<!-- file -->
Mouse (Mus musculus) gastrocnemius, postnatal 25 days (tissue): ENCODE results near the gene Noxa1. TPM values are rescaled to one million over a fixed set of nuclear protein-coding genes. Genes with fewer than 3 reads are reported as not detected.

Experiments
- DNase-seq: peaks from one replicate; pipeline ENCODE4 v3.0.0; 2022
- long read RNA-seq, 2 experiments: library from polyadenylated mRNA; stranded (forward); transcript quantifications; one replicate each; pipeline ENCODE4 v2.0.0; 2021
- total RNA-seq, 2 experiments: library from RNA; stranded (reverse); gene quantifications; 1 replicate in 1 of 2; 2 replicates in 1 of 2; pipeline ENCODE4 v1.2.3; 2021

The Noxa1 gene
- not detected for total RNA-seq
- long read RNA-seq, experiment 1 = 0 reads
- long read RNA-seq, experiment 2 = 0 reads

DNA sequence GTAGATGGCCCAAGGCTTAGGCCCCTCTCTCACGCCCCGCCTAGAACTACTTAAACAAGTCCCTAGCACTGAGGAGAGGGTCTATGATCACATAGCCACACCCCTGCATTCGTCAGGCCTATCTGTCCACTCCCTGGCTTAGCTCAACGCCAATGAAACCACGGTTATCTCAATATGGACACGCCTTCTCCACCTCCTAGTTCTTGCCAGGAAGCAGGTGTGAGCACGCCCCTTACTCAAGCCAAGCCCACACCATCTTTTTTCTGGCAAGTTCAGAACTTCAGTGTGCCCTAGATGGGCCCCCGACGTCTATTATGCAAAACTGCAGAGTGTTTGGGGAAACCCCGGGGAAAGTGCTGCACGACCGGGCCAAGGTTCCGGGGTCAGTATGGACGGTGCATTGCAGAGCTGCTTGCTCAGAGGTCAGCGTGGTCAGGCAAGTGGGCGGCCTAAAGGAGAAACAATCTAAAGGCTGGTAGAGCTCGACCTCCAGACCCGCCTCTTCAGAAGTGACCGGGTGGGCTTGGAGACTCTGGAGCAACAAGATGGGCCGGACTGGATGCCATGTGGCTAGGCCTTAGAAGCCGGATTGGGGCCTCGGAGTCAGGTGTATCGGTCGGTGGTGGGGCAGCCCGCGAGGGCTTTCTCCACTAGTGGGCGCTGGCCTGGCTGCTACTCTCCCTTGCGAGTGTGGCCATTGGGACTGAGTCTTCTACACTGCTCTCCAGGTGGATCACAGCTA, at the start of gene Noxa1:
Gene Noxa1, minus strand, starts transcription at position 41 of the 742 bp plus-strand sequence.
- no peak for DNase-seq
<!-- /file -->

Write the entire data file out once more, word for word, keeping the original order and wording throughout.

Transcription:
Mouse (Mus musculus) gastrocnemius, postnatal 25 days (tissue): ENCODE results near the gene Noxa1. TPM values are rescaled to one million over a fixed set of nuclear protein-coding genes. Genes with fewer than 3 reads are reported as not detected.

Experiments
- DNase-seq: peaks from one replicate; pipeline ENCODE4 v3.0.0; 2022
- long read RNA-seq, 2 experiments: library from polyadenylated mRNA; stranded (forward); transcript quantifications; one replicate each; pipeline ENCODE4 v2.0.0; 2021
- total RNA-seq, 2 experiments: library from RNA; stranded (reverse); gene quantifications; 1 replicate in 1 of 2; 2 replicates in 1 of 2; pipeline ENCODE4 v1.2.3; 2021

The Noxa1 gene
- not detected for total RNA-seq
- long read RNA-seq, experiment 1 = 0 reads
- long read RNA-seq, experiment 2 = 0 reads

DNA sequence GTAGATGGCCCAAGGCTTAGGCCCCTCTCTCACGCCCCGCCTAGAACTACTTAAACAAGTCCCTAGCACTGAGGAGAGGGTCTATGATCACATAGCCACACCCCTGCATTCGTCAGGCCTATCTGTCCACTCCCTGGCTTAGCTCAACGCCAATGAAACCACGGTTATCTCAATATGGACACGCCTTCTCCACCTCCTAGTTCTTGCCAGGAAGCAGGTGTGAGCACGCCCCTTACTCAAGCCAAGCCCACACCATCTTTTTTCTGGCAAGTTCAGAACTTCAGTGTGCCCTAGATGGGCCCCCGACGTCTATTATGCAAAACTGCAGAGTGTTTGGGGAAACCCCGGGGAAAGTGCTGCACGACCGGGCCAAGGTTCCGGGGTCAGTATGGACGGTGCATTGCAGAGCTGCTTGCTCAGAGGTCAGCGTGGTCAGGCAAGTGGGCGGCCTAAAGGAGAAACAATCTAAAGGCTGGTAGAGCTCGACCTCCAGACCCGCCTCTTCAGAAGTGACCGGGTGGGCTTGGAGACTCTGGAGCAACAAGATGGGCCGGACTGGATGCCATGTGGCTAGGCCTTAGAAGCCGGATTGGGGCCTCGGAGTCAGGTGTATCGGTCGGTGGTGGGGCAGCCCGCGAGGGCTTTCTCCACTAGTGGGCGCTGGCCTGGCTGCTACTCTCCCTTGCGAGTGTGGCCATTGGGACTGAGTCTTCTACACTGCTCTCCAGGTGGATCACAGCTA, at the start of gene Noxa1:
Gene Noxa1, minus strand, starts transcription at position 41 of the 742 bp plus-strand sequence.
- no peak for DNase-seq